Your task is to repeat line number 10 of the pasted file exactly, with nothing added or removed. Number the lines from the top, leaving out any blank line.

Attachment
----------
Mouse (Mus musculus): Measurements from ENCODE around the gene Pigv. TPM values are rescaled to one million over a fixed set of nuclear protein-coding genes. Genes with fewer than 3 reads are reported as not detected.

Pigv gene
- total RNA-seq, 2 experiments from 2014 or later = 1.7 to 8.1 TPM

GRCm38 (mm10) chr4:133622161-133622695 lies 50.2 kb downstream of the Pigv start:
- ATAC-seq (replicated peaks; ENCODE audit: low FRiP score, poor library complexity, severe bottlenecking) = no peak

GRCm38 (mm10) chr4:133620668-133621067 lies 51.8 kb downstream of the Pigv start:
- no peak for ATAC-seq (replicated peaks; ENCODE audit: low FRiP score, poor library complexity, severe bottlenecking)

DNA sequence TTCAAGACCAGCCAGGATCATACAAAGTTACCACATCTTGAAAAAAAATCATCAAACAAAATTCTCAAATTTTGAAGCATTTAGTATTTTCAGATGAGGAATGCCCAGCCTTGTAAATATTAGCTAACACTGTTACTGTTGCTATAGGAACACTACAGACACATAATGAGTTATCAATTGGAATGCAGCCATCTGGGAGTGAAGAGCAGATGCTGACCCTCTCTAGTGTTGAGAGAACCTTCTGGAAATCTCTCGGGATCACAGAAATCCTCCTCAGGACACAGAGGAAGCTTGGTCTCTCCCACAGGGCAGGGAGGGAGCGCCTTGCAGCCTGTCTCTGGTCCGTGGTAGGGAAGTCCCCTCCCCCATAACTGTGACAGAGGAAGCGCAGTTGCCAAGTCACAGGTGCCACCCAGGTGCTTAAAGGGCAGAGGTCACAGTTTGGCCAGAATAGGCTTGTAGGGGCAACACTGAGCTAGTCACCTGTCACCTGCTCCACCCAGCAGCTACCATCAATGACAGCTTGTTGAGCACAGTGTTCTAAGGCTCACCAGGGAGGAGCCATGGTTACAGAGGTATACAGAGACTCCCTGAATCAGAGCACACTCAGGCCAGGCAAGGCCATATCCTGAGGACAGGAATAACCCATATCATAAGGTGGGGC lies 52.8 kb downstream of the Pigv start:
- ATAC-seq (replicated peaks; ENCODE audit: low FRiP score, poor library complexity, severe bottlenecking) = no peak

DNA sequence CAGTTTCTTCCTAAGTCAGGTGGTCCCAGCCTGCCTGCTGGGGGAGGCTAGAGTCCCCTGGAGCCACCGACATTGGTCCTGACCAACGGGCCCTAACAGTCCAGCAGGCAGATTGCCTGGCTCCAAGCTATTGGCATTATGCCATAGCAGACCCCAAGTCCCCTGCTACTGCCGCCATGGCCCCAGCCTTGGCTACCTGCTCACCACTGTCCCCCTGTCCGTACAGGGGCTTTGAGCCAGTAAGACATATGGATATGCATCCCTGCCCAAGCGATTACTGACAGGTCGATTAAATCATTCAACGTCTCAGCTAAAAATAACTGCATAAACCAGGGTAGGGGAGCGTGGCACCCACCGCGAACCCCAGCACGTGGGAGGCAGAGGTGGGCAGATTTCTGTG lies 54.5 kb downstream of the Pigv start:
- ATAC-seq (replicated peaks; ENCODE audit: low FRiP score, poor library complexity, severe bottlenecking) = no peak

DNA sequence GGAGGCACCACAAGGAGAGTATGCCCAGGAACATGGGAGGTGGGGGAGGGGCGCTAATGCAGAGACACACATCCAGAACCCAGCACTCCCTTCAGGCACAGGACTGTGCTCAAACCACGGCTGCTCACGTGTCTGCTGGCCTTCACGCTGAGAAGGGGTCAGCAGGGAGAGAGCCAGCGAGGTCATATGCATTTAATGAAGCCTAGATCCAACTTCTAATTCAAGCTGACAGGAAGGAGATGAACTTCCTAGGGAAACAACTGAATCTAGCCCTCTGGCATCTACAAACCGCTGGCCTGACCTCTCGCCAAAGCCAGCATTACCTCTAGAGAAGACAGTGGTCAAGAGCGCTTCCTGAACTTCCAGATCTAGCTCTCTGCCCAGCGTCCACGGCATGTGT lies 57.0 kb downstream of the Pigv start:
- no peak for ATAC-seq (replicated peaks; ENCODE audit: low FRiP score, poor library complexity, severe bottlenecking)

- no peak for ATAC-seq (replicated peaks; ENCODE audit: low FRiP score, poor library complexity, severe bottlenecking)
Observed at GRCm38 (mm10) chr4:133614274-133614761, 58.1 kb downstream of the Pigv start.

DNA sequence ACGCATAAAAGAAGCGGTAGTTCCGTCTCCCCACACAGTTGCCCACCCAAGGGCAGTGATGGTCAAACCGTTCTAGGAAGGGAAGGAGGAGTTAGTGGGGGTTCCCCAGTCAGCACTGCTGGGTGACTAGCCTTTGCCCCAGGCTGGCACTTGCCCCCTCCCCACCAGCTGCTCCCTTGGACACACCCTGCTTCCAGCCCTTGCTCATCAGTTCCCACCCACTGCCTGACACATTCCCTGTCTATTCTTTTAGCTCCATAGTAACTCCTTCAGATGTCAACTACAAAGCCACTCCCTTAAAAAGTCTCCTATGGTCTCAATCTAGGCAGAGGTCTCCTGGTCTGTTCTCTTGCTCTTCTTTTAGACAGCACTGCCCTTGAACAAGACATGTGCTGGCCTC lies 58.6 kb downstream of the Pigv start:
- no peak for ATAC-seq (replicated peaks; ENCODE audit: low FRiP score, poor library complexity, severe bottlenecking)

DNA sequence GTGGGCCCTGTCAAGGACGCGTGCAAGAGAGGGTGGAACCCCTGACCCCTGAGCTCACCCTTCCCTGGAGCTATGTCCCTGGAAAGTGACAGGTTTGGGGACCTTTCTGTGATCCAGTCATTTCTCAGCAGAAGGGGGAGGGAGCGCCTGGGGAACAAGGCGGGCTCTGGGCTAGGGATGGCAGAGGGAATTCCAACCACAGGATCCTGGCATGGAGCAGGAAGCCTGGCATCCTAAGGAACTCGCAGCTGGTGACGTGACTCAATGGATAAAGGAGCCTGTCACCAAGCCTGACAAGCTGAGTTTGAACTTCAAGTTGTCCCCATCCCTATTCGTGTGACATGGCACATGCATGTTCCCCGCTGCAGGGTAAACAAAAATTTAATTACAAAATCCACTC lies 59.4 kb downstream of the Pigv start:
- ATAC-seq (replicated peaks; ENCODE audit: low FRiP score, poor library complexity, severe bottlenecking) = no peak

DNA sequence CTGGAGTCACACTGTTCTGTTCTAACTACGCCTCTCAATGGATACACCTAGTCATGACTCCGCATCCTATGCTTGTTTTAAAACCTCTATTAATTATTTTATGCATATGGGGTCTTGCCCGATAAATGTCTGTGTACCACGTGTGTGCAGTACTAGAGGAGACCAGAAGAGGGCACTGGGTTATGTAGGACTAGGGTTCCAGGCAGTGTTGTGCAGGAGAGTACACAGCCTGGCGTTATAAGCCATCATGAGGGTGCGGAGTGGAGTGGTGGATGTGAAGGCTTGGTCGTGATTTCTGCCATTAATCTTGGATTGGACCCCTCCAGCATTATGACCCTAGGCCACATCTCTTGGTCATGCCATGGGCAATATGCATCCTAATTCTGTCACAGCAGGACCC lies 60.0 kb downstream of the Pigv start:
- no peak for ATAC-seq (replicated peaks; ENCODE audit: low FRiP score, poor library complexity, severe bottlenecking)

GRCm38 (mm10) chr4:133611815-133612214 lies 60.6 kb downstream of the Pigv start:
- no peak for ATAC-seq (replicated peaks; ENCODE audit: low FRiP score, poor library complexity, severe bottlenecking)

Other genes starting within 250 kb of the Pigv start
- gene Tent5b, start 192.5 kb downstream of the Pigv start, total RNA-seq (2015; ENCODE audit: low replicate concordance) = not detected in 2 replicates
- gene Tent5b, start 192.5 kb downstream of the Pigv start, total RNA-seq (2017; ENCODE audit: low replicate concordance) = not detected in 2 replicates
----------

DNA sequence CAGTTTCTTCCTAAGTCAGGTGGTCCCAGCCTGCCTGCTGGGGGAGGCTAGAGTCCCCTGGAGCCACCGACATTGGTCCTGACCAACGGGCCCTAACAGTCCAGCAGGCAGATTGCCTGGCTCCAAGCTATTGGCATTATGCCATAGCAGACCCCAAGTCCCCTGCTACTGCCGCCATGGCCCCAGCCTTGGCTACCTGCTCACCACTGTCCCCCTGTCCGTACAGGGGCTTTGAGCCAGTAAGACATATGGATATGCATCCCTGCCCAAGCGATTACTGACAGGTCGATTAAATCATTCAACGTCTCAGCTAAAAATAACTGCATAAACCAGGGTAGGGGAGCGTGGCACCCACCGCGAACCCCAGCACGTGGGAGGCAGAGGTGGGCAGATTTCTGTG lies 54.5 kb downstream of the Pigv start: